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Like it or not, your skin is changing—and you might not care for the skin you're in.
What's happening to my skin?
Exit estrogen. And with it, collagen—that scaffold of sorts responsible for holding your skin taut (it's estimated that skin loses 1/3 of its collagen within five years of menopause).
Enter lower elasticity, fine lines and wrinkles, dry and slack skin.
But don't despair. Instead of averting your glance every time you pass a mirror or muttering, "Oh, I'll just live with it," under your breath, here are some ways to deal with the skin changes that come with menopause.
Note: There is not one product that can treat all signs of skin aging, which can run the gamut from lines and wrinkles to dark spots and discoloration. The American Academy of Dermatology advises you focus on one concern and choose a product that specifically targets that concern. Using too many anti-aging products can cause irritation and make you look older, they say. And it often can be hit-or-miss. Sometimes you have to try a few products to find the one that works best with your skin.
Here are some basics to get started:
Makeup, impurities in the environment, sweating and just plain living attaches things to your skin that you'd rather not hang onto at the end of a day. To clear them away, wash your face every night, but be careful not to use anything too harsh (or to scrub too hard), since aging skin is more delicate and fragile. Consider a product that's creamy and gentle, fragrance-free and recommended by many dermatologists, like this one from Cetaphil. It's safe for all types of skin—even a baby's—and moisturizes without clogging your pores.
Tip: Rinse with lukewarm water and pat—don't rub—dry.
First and foremost, remember that the sun—not just age—is a leading contributor to lines and wrinkles and many other skin woes. (But you probably already know that, right? Now's the time to really put your knowledge to the test.) Before you venture out, apply your sunscreen every day—even if it's cloudy out. That's because damaging UV rays can, and do, penetrate clouds.
(Now is a good time to put some fashion accessories—like sunglasses and wide-brimmed hats—to practical use, and let them have a hand in protecting your face from the sun, too.)
Tip: When choosing a sunscreen, look for one that is broad spectrum, water resistant and SPF 30 or higher. Reapply every two hours while you're outdoors.
Maybe you never needed a moisturizer before now because your oil glands were enough, or perhaps the moisturizer you've been using is no longer doing the job. It's not unusual to notice that your skin is dry, or dryer than normal. Because moisture helps trap water in our skin, a moisturizer is a good way to help plump up your skin.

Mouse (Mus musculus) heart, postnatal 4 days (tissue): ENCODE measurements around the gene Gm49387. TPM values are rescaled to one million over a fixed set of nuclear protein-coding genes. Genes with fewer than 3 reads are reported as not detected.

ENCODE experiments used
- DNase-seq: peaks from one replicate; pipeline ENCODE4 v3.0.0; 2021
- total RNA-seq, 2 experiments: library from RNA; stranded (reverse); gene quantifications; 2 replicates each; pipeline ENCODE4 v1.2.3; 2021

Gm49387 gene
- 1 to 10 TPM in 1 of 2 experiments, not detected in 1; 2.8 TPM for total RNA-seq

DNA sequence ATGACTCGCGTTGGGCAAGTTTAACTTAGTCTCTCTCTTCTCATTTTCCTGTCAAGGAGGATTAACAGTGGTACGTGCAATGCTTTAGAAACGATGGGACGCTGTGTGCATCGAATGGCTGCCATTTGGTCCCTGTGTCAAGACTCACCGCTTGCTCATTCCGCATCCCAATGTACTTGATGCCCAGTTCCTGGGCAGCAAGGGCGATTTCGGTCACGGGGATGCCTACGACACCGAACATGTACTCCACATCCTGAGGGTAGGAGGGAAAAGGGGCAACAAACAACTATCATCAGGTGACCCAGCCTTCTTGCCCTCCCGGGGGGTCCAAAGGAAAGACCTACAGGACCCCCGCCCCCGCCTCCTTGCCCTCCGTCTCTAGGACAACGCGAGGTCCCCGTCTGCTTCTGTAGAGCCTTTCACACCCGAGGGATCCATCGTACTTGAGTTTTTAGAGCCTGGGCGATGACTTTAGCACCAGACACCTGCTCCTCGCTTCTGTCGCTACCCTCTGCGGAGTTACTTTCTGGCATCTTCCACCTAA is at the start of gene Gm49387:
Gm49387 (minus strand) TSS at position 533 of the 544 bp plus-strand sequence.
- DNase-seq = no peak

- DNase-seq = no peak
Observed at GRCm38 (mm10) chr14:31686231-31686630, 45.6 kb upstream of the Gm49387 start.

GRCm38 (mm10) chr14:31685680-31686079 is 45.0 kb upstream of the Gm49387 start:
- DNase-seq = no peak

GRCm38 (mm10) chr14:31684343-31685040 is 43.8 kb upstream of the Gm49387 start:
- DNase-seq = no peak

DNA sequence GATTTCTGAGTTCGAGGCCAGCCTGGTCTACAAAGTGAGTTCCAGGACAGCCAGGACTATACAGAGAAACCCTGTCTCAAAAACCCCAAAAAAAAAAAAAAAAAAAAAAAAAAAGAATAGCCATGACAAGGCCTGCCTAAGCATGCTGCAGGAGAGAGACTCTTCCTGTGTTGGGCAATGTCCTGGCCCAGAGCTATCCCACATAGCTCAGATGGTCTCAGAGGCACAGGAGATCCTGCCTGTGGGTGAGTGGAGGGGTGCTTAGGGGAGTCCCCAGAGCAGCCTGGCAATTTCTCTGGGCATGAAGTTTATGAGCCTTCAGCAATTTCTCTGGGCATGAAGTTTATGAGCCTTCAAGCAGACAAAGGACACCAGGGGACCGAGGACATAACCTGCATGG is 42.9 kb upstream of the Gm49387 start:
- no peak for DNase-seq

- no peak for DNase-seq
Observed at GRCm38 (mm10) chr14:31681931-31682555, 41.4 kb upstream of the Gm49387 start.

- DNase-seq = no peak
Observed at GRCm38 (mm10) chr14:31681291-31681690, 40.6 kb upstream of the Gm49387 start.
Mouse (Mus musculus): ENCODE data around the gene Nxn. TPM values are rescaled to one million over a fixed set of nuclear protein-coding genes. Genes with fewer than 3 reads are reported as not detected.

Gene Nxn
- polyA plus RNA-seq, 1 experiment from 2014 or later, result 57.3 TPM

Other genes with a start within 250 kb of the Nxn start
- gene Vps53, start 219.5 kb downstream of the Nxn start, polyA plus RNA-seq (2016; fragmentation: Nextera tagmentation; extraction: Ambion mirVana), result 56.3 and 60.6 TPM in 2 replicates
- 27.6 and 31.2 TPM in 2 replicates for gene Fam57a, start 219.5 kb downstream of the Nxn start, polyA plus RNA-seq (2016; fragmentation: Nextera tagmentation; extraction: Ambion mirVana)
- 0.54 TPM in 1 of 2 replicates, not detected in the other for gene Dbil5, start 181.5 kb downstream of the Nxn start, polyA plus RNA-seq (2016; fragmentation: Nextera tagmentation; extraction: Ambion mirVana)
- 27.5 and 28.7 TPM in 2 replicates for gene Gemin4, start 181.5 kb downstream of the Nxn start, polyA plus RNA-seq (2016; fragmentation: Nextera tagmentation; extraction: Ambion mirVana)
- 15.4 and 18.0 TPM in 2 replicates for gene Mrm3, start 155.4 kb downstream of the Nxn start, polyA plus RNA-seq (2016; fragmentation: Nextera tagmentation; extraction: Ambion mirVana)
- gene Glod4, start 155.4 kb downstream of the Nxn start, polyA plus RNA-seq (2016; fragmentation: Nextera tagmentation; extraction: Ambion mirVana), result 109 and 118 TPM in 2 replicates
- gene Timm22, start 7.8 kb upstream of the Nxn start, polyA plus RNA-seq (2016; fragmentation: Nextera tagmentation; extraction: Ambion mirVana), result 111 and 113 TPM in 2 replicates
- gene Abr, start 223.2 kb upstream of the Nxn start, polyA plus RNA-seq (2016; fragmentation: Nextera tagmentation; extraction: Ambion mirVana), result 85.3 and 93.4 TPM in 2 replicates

With all the choices out there, you might want to try this one by Paula's Choice , which soothes with omega fatty acids, passion fruit and guava extracts to give you a lightweight, whipped delight that seals in hydration.
Good to Know: Choose a product formulated for your skin type. If it's oily, pick one for oily skin; if it's sensitive, look for the words "sensitive skin" on the label.
Nourish dry skin on your bod, too.
Have you taken a look at your arms and legs lately and noticed that they're dry and scaly? Banish that alligator with this super-rich, creamy new product from Rodan and Fields. If their Active Hydration Body Replenish were a food, it might be whipped cream—fantastically decadent, rich, fluffy and totally delightful, without any sticky residue (or calories!)
Tip: It's best to apply any moisturizer to slightly damp skin, since that helps to lock in the moisture.
Treat wrinkles while you sleep.
"Retinoids" is the umbrella term for products that contain retinols, topical vitamin A-based drugs that help improve your skin's texture by increasing the skin's production of collagen. They can also unclog pores, reduce fine lines and speed skin cell turnover. (If you have sensitive skin, a prescription product, like retin-A, may be too irritating. Instead, look for an over-the-counter product containing a retinol, which is a gentler formulation than prescription retinoid.) One to try: Murad Retinol Youth Renewal Night Cream, which contains retinol plus flower and algae extracts.
Good to know: You need to be patient and give the product time to work; most take at least six weeks to show results. Because they can be irritating, start with applying every other day and work up slowly.
For your eyes only.
The skin around your eyes can get mighty dry, too. Use an eye cream (tap, don't rub!) that contains a retinol or retinaldehyde (a milder form of vitamin A) or any other ingredient that can soothe, hydrate, calm and brighten the delicate skin. DEJ Eye Cream, whose ingredients include sunflower seed oil, cucumber fruit water and a proprietary blend of peptides, goes to work on the fine lines and wrinkles around your peepers.
For a more wallet-friendly version, try Neutrogena's Rapid Wrinkle Repair Eye Cream, which contains retinol and hyaluronic acid.
Our lips are prone to dryness, too, especially around the lip lines, where collagen loss lets those little vertical fine lines and wrinkles settle. Don't forget that you need to both nourish and protect them from the sun.
This product by freshSugar has hyaluronic "filling spheres" to enhance lip volume, plus ingredients like sugar (to naturally help prevent moisture loss) and fennel extract, which claims to improve the appearance of fine lines and wrinkles
For protection, use a balm with SPF every day, like this one from Nivea, which goes on smooth and easy without leaving a cakey residue.
Remember that good skin is not only about products you use. Eating a healthy, well-balanced diet, getting adequate hydration and enough sleep and exercise is important for your skin health and appearance, too. It's never too late to benefit!